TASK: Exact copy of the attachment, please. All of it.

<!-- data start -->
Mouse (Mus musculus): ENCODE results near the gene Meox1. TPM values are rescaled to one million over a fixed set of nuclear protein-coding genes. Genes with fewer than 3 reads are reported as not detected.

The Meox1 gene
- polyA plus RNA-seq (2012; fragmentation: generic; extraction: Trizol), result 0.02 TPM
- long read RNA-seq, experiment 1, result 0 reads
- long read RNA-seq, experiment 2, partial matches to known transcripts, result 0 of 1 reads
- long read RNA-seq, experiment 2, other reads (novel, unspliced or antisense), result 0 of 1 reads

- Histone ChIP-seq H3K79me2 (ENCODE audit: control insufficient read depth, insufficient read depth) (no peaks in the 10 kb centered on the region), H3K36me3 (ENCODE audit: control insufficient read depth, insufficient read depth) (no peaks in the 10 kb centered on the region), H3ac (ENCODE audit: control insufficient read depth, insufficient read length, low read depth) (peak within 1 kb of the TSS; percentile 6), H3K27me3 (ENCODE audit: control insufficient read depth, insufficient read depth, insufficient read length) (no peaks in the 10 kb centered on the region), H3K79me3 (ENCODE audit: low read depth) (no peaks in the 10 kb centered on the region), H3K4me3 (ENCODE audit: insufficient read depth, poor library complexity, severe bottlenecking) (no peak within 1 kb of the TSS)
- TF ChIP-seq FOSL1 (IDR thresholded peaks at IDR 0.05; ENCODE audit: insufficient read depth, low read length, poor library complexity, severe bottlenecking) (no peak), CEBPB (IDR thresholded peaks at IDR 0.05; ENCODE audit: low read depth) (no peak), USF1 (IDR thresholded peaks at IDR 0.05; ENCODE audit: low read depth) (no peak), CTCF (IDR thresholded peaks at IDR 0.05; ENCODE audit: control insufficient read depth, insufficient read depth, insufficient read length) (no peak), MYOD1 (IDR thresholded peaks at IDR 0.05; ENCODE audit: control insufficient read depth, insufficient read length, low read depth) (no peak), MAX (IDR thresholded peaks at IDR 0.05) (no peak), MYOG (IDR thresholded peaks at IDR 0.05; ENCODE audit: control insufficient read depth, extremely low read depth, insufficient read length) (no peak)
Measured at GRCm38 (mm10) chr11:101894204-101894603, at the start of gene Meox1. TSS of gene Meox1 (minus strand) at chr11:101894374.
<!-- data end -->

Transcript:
Mouse (Mus musculus): ENCODE results near the gene Meox1. TPM values are rescaled to one million over a fixed set of nuclear protein-coding genes. Genes with fewer than 3 reads are reported as not detected.

The Meox1 gene
- polyA plus RNA-seq (2012; fragmentation: generic; extraction: Trizol), result 0.02 TPM
- long read RNA-seq, experiment 1, result 0 reads
- long read RNA-seq, experiment 2, partial matches to known transcripts, result 0 of 1 reads
- long read RNA-seq, experiment 2, other reads (novel, unspliced or antisense), result 0 of 1 reads

- Histone ChIP-seq H3K79me2 (ENCODE audit: control insufficient read depth, insufficient read depth) (no peaks in the 10 kb centered on the region), H3K36me3 (ENCODE audit: control insufficient read depth, insufficient read depth) (no peaks in the 10 kb centered on the region), H3ac (ENCODE audit: control insufficient read depth, insufficient read length, low read depth) (peak within 1 kb of the TSS; percentile 6), H3K27me3 (ENCODE audit: control insufficient read depth, insufficient read depth, insufficient read length) (no peaks in the 10 kb centered on the region), H3K79me3 (ENCODE audit: low read depth) (no peaks in the 10 kb centered on the region), H3K4me3 (ENCODE audit: insufficient read depth, poor library complexity, severe bottlenecking) (no peak within 1 kb of the TSS)
- TF ChIP-seq FOSL1 (IDR thresholded peaks at IDR 0.05; ENCODE audit: insufficient read depth, low read length, poor library complexity, severe bottlenecking) (no peak), CEBPB (IDR thresholded peaks at IDR 0.05; ENCODE audit: low read depth) (no peak), USF1 (IDR thresholded peaks at IDR 0.05; ENCODE audit: low read depth) (no peak), CTCF (IDR thresholded peaks at IDR 0.05; ENCODE audit: control insufficient read depth, insufficient read depth, insufficient read length) (no peak), MYOD1 (IDR thresholded peaks at IDR 0.05; ENCODE audit: control insufficient read depth, insufficient read length, low read depth) (no peak), MAX (IDR thresholded peaks at IDR 0.05) (no peak), MYOG (IDR thresholded peaks at IDR 0.05; ENCODE audit: control insufficient read depth, extremely low read depth, insufficient read length) (no peak)
Measured at GRCm38 (mm10) chr11:101894204-101894603, at the start of gene Meox1. TSS of gene Meox1 (minus strand) at chr11:101894374.